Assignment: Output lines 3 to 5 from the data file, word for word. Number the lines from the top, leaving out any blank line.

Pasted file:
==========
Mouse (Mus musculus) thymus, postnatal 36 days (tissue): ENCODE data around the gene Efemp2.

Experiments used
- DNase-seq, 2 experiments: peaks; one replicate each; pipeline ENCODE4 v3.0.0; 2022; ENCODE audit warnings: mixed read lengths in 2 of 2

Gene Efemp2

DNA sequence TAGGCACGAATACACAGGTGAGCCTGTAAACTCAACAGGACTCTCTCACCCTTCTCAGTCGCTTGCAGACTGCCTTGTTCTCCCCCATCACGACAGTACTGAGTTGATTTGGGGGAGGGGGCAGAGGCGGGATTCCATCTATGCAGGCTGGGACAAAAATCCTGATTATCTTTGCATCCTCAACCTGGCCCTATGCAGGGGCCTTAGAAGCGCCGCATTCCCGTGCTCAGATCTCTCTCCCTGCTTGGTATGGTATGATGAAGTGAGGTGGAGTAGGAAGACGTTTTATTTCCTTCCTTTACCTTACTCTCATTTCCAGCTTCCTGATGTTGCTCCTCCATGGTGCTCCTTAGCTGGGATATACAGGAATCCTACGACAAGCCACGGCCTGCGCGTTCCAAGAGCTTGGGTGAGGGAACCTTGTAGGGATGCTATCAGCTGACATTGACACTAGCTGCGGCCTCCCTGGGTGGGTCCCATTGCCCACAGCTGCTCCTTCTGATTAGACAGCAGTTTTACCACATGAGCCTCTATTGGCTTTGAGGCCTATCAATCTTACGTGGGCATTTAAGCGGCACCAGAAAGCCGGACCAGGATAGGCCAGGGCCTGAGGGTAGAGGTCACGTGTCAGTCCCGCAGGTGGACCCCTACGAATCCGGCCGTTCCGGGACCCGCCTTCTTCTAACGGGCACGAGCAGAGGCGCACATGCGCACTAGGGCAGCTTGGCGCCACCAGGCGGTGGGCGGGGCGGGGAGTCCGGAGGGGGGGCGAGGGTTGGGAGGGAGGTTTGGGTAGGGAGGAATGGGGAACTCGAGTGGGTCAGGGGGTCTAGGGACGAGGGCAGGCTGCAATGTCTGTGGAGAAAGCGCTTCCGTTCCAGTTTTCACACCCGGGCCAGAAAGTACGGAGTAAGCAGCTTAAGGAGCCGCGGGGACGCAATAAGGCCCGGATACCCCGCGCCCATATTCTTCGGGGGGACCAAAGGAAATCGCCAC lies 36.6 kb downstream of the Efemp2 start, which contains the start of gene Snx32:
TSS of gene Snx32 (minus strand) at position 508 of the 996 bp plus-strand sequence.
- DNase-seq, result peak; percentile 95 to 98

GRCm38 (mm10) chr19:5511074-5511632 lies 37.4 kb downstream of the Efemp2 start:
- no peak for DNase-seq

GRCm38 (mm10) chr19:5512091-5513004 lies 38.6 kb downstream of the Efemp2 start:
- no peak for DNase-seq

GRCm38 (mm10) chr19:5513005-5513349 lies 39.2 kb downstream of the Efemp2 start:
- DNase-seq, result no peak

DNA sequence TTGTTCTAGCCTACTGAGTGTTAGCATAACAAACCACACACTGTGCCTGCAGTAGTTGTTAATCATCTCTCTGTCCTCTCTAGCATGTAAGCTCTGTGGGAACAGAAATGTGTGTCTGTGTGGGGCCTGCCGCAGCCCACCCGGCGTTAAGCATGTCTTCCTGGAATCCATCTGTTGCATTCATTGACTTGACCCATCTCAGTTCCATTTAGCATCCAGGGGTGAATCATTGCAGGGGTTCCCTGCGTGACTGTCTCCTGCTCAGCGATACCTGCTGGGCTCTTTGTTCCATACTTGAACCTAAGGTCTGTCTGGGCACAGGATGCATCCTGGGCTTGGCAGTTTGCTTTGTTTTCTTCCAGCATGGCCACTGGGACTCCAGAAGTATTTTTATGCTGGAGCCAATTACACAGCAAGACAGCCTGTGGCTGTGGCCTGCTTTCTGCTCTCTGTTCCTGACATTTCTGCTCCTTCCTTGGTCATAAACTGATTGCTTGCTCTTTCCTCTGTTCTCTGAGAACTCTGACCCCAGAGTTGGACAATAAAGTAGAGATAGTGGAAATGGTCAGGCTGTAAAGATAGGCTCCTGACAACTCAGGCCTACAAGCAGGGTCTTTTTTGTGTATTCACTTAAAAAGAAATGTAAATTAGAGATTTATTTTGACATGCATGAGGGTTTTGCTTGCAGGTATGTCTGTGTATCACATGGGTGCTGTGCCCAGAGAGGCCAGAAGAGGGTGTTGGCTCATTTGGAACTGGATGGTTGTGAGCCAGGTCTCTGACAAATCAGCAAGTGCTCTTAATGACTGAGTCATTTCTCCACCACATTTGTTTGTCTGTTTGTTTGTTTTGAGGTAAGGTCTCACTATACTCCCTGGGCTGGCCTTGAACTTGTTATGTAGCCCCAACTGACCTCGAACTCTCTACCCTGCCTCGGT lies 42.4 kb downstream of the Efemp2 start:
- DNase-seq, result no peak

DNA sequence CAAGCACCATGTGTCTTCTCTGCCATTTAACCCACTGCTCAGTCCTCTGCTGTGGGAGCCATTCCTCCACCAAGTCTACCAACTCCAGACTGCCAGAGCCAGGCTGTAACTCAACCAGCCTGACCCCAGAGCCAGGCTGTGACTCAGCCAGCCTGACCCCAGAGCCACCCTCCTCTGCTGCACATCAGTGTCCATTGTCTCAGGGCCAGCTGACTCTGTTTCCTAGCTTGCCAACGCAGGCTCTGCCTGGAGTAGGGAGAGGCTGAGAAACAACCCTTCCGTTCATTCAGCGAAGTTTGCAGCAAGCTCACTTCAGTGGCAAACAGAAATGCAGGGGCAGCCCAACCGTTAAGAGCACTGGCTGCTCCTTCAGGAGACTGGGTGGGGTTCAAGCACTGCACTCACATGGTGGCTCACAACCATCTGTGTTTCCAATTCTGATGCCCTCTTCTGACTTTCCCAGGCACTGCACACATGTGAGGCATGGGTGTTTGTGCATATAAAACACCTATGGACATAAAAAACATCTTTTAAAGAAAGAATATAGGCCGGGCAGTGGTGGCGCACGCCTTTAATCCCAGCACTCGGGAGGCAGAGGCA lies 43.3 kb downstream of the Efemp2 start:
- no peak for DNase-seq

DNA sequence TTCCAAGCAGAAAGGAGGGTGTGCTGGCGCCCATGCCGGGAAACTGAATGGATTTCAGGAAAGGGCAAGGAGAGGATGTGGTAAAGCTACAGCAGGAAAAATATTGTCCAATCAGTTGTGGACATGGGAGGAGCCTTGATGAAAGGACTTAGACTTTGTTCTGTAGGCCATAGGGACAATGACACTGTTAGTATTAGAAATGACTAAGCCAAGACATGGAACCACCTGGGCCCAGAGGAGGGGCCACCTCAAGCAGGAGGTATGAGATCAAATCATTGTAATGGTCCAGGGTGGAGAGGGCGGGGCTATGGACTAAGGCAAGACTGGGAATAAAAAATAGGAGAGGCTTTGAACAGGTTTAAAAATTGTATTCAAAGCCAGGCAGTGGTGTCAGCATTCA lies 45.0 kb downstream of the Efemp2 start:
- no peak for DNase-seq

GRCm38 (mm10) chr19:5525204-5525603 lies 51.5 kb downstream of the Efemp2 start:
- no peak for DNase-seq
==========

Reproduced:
- DNase-seq, 2 experiments: peaks; one replicate each; pipeline ENCODE4 v3.0.0; 2022; ENCODE audit warnings: mixed read lengths in 2 of 2

Gene Efemp2

DNA sequence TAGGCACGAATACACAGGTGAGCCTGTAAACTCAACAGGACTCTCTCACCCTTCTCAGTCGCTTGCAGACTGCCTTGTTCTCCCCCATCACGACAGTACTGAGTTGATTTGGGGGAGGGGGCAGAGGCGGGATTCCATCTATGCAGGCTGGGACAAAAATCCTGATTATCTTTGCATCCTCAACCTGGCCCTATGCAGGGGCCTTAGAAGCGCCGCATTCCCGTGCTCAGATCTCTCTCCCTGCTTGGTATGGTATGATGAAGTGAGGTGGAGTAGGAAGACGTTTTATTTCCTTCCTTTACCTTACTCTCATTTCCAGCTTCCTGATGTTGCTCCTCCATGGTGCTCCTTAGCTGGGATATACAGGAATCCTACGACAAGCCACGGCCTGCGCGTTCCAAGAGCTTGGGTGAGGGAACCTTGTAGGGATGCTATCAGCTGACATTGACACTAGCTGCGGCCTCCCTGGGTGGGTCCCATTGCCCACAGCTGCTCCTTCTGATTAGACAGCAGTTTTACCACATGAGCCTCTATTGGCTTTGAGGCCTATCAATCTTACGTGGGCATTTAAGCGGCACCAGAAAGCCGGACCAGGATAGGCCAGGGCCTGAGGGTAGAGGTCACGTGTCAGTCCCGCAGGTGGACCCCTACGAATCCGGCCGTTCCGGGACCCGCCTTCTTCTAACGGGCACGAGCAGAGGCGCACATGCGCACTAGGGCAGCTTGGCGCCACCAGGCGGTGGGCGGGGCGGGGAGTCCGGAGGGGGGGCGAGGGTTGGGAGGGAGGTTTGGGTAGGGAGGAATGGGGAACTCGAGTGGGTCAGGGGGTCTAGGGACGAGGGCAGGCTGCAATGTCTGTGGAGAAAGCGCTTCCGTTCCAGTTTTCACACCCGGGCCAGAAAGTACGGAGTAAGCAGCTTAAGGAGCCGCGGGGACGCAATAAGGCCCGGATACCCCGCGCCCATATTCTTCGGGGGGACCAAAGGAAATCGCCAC lies 36.6 kb downstream of the Efemp2 start, which contains the start of gene Snx32: